The absorption of zinc occurs throughout the length of the small intestine, mostly in the jejunum, both by a carrier-mediated process and by diffusion. Zinc is transported in association with albumin. About 60% is stored in the skeletal muscle, 30% in bone and around 4-6% in skin. Highest concentrations are found in the eye. Elimination of zinc is mainly in the feces. Small amounts are also excreted in the urine and through the skin.


The bioavailability of copper from the diet is about 65-70% depending on a variety of factors including chemical form, interaction with other metals, and dietary components. The biological half-life of copper from the diet is 13-33 days with bilary excretion being the major route of elimination.


Cholecalciferol is readily absorbed with the aid of bile salts from the small intestine via the lymphatic system and is 50-80% protein bound. Within the liver, cholecalciferal is hydroxylated to calcidiol (25-hydroxycholecalciferol) by the enzyme 25-hydroxylase. Within the kidney, calcidiol serves as a substrate for 1-alpha-hydroxylase, yielding calcitriol (1,25-dihydroxycholecalciferol), the biologically active form of vitamin D3. Elimination of cholecalciferol is mainly in the bile.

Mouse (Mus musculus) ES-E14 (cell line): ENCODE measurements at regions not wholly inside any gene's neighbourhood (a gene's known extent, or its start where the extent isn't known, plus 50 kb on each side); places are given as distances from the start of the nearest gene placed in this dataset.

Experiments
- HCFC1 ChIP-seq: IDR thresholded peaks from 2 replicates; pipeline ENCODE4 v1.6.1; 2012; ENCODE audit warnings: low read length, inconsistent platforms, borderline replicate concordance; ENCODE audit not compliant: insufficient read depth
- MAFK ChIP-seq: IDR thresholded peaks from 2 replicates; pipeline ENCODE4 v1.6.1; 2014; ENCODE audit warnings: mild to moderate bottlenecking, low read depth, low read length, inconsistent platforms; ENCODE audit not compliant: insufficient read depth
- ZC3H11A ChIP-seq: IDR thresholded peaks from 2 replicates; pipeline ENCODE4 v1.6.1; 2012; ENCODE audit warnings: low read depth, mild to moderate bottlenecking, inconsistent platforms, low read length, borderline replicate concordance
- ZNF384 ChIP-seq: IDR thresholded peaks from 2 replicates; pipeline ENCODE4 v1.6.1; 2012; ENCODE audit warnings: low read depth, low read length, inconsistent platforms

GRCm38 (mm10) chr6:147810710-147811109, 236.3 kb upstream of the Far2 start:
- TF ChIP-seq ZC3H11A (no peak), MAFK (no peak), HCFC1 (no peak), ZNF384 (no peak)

Most of the intake of boron through the diet is rapidly absorbed from the intestine. It is distributed throughout the body tissues, with the bones, spleen and thyroid having the highest concentrations in the body. Boron is mainly excreted in the urine.


Calvin Plus is used as a dietary supplement.


Take Calvin Plus 1-2 tablets once a day.


Calvin is contraindicated in patients with:

  • conditions associated with hypercalcemia, hypercalciuria
  • Chronic renal impairment
  • Renal stones or history of renal stones
  • Renal osteodystrophy with hyperphosphatemia
  • Wilson’s disease; hepatic and biliary disease (copper)